Or perhaps _non-verbal_ thought!
    Words fail, crash, in one’s attempts to evoke the experience of listening to your performance of this piece.

    I am struck by how all-consuming this experience was–by the extent to which I felt so wholly inside of it; by the pregnancy of the long silence attending the performance’s conclusion; and by the inadequacy–perhaps the very incommensurate nature–of my earnest but paltry efforts, then and now, to articulate that experience.

    What does it mean to be truly present for a moment of experience?
    Is it a pre-rational immediacy, one that follows and absorbs experience before the mind has time to filter it?
    Or–and this is my struggle right now–have the partita’s sounds triggered a deep-seated mechanism–a product of genetics, training, sensibility–that intimately monitors, tracks, and flows with an abiding, ever-metamorphosing awareness of the rich sonic metamorphoses continually emergent?

    All-consuming indeed! One traces these sublimely coherent, ebullient trajectories–sonic flights which, replete with anomalies (daring forays into unanticipated keys, novel twistings of motivic material, uncanny interpolations of new ideas), threaten coherence; but in their subsequent workings-out, these reveal and secure an unfathomably rich new coherence–and in so doing it seems that one is being shown a parallel thought-dimension, one that exists next to, or before, or closely bound to, verbal thought.

    3. This performance was about _color_.

    String doublings, wide-ranging gradations of bow pressure and speed, subtle _sul tasto_ shiftings, adjustments in the amount of bow hair allowed to engage the strings–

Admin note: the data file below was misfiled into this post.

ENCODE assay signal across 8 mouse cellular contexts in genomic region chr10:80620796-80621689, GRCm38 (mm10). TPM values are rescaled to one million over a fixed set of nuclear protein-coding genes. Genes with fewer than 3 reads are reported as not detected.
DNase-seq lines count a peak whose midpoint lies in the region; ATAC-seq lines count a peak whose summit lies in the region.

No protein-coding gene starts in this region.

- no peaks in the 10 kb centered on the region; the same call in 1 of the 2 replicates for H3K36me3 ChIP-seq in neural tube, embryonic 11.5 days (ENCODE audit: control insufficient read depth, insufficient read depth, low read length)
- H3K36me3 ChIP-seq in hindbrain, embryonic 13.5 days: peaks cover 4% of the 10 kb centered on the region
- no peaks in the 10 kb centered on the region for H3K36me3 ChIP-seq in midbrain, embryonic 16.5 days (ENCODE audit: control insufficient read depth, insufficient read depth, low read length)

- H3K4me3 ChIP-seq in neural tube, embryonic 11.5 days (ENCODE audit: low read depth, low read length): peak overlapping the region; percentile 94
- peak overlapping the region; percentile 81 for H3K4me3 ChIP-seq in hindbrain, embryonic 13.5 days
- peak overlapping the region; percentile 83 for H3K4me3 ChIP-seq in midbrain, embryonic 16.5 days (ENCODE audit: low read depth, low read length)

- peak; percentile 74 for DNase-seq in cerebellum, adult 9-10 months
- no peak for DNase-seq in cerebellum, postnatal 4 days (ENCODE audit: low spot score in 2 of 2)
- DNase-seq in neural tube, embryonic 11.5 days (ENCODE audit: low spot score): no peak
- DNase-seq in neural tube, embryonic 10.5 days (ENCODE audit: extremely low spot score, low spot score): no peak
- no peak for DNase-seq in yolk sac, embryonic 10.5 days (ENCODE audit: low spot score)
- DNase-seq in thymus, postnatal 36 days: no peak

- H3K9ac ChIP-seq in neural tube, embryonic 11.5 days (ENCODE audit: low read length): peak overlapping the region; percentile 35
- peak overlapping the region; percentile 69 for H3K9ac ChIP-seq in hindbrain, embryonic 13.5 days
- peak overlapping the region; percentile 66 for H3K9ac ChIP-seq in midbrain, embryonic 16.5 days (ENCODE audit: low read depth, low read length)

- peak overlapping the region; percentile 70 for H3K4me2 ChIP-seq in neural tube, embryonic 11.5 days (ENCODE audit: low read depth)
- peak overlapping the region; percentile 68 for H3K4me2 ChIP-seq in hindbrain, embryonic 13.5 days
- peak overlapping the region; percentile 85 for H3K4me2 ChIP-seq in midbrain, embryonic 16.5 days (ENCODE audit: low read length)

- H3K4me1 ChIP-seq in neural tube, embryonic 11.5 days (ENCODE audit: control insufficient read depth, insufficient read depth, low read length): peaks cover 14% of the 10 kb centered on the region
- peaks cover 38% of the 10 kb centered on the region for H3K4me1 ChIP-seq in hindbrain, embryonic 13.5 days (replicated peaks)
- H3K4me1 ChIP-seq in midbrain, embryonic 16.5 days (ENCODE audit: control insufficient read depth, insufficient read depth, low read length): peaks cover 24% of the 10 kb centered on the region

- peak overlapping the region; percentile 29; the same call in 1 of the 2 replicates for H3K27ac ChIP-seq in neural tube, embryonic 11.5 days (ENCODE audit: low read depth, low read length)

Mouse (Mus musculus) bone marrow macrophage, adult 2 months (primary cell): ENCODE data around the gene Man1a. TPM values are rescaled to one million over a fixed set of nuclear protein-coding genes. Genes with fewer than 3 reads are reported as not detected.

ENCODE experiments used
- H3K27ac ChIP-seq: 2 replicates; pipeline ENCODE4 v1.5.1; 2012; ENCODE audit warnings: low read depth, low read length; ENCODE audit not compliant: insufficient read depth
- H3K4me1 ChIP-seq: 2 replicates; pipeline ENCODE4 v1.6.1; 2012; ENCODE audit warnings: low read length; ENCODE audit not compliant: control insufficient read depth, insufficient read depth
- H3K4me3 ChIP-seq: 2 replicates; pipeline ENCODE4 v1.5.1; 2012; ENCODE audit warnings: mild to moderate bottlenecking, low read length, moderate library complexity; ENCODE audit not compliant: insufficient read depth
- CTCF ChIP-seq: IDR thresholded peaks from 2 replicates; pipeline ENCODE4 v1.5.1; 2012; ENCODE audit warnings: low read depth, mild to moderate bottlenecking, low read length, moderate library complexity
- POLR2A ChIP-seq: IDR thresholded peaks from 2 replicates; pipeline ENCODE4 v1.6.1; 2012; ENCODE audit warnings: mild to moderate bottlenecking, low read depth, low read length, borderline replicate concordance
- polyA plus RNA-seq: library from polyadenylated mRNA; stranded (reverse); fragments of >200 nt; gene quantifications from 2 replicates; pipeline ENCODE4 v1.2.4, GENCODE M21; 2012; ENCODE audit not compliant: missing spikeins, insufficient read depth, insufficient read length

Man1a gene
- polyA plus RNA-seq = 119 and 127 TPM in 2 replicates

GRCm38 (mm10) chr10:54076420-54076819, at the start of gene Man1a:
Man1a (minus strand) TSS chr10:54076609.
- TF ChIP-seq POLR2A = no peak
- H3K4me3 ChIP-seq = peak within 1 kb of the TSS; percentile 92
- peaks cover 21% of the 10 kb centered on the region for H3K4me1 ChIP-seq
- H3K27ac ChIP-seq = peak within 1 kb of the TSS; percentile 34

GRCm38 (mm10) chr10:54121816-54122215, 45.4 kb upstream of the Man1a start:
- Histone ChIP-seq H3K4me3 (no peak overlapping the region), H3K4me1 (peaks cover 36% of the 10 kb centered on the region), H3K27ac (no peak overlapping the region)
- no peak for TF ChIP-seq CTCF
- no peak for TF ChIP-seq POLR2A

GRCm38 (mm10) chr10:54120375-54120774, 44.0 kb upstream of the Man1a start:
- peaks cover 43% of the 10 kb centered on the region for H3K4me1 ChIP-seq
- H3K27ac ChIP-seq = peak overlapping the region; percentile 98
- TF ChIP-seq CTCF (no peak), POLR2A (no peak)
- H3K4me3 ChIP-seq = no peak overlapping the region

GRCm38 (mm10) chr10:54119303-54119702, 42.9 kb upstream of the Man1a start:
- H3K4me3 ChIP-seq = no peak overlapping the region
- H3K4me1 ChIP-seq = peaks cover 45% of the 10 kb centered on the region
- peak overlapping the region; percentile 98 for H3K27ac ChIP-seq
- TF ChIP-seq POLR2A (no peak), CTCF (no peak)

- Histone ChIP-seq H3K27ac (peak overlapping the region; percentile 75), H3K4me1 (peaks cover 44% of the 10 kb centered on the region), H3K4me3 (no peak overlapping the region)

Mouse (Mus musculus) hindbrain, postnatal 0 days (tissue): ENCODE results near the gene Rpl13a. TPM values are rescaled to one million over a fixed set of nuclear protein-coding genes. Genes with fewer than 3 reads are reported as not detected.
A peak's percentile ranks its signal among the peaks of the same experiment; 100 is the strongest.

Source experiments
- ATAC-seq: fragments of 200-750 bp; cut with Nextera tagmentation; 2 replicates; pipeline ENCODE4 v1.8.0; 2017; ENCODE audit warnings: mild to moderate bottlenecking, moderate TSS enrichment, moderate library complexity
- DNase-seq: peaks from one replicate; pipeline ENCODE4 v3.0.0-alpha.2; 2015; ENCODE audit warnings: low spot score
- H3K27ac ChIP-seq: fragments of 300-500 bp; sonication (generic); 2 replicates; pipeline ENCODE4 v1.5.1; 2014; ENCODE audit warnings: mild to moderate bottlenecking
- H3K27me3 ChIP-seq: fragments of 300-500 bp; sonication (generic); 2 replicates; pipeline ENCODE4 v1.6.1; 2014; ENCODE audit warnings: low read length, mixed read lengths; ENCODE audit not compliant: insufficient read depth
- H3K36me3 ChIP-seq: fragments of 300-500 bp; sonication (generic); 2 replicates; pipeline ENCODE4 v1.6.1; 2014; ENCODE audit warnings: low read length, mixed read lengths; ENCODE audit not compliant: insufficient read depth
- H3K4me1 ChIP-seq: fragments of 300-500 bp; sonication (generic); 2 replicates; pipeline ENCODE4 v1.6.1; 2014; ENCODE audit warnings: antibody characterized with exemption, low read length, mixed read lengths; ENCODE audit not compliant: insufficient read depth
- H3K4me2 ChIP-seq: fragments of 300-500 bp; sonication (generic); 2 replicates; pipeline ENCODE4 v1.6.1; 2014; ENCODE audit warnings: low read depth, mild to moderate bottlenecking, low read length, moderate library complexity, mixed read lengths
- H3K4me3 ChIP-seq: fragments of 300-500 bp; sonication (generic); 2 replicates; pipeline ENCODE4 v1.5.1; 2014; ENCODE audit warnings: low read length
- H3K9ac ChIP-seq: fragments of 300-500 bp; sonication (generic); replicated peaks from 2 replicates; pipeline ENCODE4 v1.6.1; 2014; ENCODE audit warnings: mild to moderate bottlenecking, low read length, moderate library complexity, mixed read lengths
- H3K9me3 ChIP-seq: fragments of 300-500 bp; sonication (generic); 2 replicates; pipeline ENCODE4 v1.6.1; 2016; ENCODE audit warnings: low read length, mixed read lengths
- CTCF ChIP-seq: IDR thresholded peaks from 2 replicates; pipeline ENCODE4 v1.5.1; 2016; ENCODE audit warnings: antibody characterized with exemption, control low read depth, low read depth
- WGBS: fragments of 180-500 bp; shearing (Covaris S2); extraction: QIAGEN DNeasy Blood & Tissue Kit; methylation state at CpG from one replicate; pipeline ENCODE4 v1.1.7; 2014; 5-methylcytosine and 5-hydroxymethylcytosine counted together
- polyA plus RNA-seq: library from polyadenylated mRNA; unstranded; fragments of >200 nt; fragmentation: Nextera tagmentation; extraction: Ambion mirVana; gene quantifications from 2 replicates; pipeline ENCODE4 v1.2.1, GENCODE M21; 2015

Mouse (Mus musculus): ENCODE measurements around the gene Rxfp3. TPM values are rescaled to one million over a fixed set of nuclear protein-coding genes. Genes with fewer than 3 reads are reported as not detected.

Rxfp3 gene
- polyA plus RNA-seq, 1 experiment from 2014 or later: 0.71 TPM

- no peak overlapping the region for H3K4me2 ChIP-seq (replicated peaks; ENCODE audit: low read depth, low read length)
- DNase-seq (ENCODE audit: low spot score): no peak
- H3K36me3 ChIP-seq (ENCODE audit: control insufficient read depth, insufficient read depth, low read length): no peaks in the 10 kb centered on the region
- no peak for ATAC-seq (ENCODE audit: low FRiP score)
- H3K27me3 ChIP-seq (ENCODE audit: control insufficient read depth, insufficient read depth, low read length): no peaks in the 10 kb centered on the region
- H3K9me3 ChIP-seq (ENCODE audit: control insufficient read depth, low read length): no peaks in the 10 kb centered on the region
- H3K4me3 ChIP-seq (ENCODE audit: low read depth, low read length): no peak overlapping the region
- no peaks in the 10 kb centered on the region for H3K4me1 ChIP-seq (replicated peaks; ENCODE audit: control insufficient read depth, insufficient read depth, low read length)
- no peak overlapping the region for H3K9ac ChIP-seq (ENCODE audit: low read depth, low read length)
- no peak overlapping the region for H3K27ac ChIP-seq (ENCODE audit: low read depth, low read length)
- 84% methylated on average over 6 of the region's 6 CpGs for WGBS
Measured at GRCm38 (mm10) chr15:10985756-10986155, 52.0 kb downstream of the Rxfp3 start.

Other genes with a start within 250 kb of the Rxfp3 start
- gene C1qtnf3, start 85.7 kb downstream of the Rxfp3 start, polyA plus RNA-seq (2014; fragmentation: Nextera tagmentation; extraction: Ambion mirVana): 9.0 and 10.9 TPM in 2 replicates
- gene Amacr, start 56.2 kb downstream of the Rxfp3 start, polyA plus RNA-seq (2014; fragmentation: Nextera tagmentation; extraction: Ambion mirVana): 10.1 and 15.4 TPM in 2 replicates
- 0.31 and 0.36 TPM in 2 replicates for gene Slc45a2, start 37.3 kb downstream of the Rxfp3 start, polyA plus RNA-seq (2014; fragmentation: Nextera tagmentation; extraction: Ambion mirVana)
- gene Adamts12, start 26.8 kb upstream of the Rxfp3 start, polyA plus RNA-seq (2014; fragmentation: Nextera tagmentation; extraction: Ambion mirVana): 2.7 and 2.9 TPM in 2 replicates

these combined both to abet the complexity of the narrative and to lend a near-fantasia quality to the proceedings. You mentioned having learned from the color-shiftings deftly produced by an organist whose compelling Bach performances you recently discovered. Indeed, Bach organ fantasias and your traversal of the partita have much in common. One imaginatively shapes a constellation of timbres, infusing the performance thereby with a sense of play, of keen exploration and discovery. And the relationships unfolding among these lavishly nuanced sounds further the music’s remarkable rhetorical substance.

    4. What about the repeats?
    I yearn to hear the repeats, of each half of the first four dance movements.
    In its depth and reach, this music needs (and wants!) to be weighed, absorbed, assimilated. It wants time to sink in. It wants time to be _heard_!

    (And what does this mean, _to be heard_?!
    My own hearing seems full of reflective processes.)

    I crave and savor the luxury of hearing and _re_-hearing.

    There are so many questions asked by each one of these dance movements. Would it be possible to take in and ponder these questions more slowly before moving on to the next ones?

    I was surprised to sense that I had been catapulted into the chaconne. I wasn’t ready for it. Wait! I’m still spinning with the gigue! What was that strange and cool shift in phrase structure and harmony in the second half of the allemande? The corrente was so fleeting, its rate of change so rapid; my auditory transmission is stripped! I need to make some adjustments, and–oh, here’s the intimate sarabande. . . .

    Self-contained and masterful as it is, the chaconne is the culminating movement of a suite of stylized dances. It’s a summation; a commentary. It offers some answers to questions posed in the preceding movements. I need time to absorb those questions, to adapt to the unique emotional and rhetorical world of each dance.

    5. Spirit; Circling Into the Depths of Soul

    (Keith Jarrett, admonishing his audience before launching into a concert last December:

    “Just listen.”)

  2. Posted December 10, 2013 at 9:01 pm | Permalink

    Well, I know the way… but I don’t have the loose change to use the bathroom… :))) but I’m sure it will be an event that can have a permanent and positive effect on the vibrations of one’s cells.Read more…